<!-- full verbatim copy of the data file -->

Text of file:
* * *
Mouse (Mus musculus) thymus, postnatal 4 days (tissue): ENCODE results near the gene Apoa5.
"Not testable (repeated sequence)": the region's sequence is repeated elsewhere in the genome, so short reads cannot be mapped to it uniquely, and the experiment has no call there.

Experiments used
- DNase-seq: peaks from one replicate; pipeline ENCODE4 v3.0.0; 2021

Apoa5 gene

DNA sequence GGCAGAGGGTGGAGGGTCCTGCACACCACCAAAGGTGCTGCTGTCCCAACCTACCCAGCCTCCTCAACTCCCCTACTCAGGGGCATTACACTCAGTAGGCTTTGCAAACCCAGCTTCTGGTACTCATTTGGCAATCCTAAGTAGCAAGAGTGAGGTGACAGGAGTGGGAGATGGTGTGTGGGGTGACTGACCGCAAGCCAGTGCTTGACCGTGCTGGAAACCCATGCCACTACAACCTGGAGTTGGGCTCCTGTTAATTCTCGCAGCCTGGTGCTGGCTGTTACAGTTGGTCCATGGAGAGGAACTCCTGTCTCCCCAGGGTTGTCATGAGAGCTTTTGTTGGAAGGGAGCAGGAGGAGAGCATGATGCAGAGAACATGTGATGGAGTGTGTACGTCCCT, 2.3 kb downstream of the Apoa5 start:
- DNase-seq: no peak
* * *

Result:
Mouse (Mus musculus) thymus, postnatal 4 days (tissue): ENCODE results near the gene Apoa5.
"Not testable (repeated sequence)": the region's sequence is repeated elsewhere in the genome, so short reads cannot be mapped to it uniquely, and the experiment has no call there.

Experiments used
- DNase-seq: peaks from one replicate; pipeline ENCODE4 v3.0.0; 2021

Apoa5 gene

DNA sequence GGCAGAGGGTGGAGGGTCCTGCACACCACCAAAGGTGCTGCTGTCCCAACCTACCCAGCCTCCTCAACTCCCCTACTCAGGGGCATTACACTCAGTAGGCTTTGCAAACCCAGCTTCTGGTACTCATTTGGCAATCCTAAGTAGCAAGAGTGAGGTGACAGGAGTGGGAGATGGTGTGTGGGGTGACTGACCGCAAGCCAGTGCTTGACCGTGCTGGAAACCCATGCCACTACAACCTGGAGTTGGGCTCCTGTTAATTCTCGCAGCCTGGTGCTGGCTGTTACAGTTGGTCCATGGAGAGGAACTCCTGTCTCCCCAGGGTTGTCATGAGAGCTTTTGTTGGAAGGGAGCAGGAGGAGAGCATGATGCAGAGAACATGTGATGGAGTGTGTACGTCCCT, 2.3 kb downstream of the Apoa5 start:
- DNase-seq: no peak